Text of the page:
Home / Resources / Videos / AACE 2018 / Dace Trence Part 3, CGM and Type 2 Diabetes

Dace Trence Part 3, CGM and Type 2 Diabetes




In part 3 of this Exclusive Interview, Dace Trence talks with Diabetes in Control during the AACE 2018 convention in Boston about CGM and type 2 diabetes and the usefulness of CGMs for people who are not on insulin therapy.

Dace Trence MD, FACE is the Director of the Endocrine and Diabetes Care Center at the University of Washington in Seattle.

 

Transcript of this video segment, Dace Trence Part 3, CGM and Type 2 Diabetes:

Freed: You know when it comes to type 2 — well, first of all, I remember the first CGM which was the GlucoWatch, which I had one and it wasn’t very accurate. The thing would conk out on me, I mean every time I went for a walk and I had a little bit of sweat, so it was difficult. Never really went anywhere. But from that, they developed the newer technology which I find to be very educational. And do you see using it in a type 2? Well, we know that people who take insulin, it’s very effective. What about the people that are not on insulin, that are on other oral drugs, or even GLPs type of thing? Do you use that for those type of patients? Because I don’t — insurance won’t pay for it per se at this point in time. But I think eventually they will because I think that’s the best education in the world. You sit down, you have a piece of chocolate cake, and you look an hour later or 20 minutes later, you see it’s 800 or whatever the case may be, you’re not going to do that anymore. Have you seen it being used in type 2s and what is the end result?.

Trence: There is — I just actually reviewed the literature and there really is not much data outside the insulin program for people with diabetes. But there’s that in both types 2s and type 1s but they’re all on insulin, even the basal insulin minimally. So, I think your point is well made that we still need studies to really support that the use is proven scientifically. But with now the lesser expensive CGM that has been available in the market in the past couple of months, people are buying it on their own. You don’t need to go through an insurance company, so it’s very easily accessible. Or you talk to your friends or coworkers that are in the European countries or outside the US, where the device has been available basically by going to a drugstore, picking it up. So, people have gotten this and are using this irrespective of whether they’re insulin users or pill users. And I think it goes really to show how universally applicable we all feel this tool is. I actually happen to give a presentation to a community in our state, it’s an Indian community, that feel so strongly about this that they’re going to make the most recent sensor available to every type 2 individual in their particular community. And in speaking to one of my older senior citizens about this, and it’s a person who is on insulin but lives in a senior housing and we’ve talked about this. And he said, “Oh, that patch one? I can’t tell you how many people are around that congregate dining table that show me their patch. I know all about it. You don’t need to tell me anything about this. I know how to use this. Just give me the prescription for this.” (Laugh) So, I think that eventually it will become a tool that really will replace finger-sticks completely, just like finger-sticks replaced urine.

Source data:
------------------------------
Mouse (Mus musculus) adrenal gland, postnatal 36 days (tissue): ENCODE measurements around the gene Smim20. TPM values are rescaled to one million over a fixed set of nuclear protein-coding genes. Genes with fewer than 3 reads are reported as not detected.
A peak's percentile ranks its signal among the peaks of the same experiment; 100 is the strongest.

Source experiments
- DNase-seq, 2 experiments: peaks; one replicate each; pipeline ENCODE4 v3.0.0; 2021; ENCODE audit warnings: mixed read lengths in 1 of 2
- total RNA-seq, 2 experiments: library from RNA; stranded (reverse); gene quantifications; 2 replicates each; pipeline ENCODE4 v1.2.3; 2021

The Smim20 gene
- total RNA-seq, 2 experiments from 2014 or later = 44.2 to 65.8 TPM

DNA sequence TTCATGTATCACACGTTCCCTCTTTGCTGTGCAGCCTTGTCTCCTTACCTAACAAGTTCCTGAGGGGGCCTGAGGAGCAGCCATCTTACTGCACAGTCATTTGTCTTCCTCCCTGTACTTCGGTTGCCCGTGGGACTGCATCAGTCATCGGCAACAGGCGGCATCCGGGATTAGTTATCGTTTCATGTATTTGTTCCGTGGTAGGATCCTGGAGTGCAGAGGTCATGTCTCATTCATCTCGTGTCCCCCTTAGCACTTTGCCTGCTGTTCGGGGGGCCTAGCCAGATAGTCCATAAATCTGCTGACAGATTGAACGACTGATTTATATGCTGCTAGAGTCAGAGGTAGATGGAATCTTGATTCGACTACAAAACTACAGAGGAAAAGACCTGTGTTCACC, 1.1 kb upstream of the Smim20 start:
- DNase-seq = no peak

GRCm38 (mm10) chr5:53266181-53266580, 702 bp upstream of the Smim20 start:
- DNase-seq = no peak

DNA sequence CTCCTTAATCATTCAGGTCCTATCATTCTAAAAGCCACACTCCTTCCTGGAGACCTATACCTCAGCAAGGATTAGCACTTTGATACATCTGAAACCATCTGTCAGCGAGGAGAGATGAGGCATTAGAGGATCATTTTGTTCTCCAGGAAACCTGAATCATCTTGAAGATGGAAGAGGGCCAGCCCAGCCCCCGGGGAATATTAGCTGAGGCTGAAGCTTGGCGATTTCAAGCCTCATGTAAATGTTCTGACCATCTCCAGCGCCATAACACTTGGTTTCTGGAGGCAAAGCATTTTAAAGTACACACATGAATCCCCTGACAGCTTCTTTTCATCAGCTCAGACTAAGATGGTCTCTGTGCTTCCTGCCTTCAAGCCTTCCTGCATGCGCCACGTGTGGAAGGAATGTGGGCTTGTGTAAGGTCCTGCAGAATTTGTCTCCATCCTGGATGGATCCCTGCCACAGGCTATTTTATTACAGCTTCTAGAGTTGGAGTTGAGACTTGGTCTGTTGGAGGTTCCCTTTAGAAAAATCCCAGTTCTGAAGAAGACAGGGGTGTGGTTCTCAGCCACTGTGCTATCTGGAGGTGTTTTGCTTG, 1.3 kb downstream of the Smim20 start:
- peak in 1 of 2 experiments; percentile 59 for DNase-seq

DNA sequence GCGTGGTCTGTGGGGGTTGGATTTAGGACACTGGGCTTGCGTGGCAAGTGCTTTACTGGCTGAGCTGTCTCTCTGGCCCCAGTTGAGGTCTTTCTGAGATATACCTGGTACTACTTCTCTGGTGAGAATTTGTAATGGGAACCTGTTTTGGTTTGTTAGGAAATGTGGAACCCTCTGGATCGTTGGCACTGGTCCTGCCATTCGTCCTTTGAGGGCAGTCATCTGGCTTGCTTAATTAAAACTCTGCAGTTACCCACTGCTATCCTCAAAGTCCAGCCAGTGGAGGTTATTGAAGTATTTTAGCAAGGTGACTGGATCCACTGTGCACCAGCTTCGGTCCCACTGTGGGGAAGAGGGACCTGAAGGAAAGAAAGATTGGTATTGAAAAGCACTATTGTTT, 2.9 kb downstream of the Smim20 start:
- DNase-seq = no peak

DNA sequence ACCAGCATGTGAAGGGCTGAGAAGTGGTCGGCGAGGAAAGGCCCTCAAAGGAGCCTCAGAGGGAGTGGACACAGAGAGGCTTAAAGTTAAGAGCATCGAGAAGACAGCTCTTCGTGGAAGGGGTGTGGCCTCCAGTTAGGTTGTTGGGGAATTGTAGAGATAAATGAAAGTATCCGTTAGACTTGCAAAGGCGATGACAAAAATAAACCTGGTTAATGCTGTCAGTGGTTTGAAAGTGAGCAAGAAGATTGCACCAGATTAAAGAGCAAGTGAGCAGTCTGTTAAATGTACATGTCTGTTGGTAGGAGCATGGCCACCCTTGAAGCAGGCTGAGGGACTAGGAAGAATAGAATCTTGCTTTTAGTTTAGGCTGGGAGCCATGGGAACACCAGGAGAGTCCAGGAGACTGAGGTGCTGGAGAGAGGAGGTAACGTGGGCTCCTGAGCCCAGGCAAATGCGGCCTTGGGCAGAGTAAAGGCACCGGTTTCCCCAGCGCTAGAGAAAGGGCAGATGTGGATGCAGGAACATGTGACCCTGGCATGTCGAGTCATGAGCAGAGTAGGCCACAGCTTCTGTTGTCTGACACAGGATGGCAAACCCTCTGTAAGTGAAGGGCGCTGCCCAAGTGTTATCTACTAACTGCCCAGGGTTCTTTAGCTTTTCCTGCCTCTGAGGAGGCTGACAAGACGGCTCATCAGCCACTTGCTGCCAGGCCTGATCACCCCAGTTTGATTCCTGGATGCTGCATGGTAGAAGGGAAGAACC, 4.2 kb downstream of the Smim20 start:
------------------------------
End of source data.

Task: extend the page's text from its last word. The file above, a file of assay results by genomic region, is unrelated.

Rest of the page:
Freed: What are the barriers to the CGM sensor?

Trence: Right now? Well, one of the major barriers is expense because not all of them are inexpensive by any means and still require some insurance coverage for people that want to use it on an ongoing basis. I think that will change over time. I think the other big issue is the accuracy issue. They’re getting better and better, and better, and better. Are they prefect? Are they as accurate as we would like in all conditions? Not maybe quite yet, but it’s coming. And I think the last part is that many of them still require calibration. Again, that’s changing to where there will be no calibration or at least not the need to do finger-sticks unless something is odd. As I tell some of my patients that I see or if you see that that says your blood sugar [is] 500, you say, “(Laughs) I don’t think so. I don’t feel like I’m at 500.” Well, we still need the finger-stick to kind of calibrate or corroborate if you want to say that this is really the glucose that it should be at.

Freed: What needs have CGM shown us that were not recognized previously?

Trence: Well, I think certainly the ability to respond to someone immediately. I mean, CGM tells you, “I just did this and I got this result in my blood sugar.” So, how can I approach this? How can I do better? And I think one of the things that we’re recognizing is that we need the ability to respond very quickly to situations. Not wait until the appointment in a week or a month or three months when totally forgotten like, “What was it that I did?” I think we need to be able to get tools that allows the ability to really respond much, much more promptly to issues that require some kind of a discourse between the clinician and the patient. 

Return to the main page.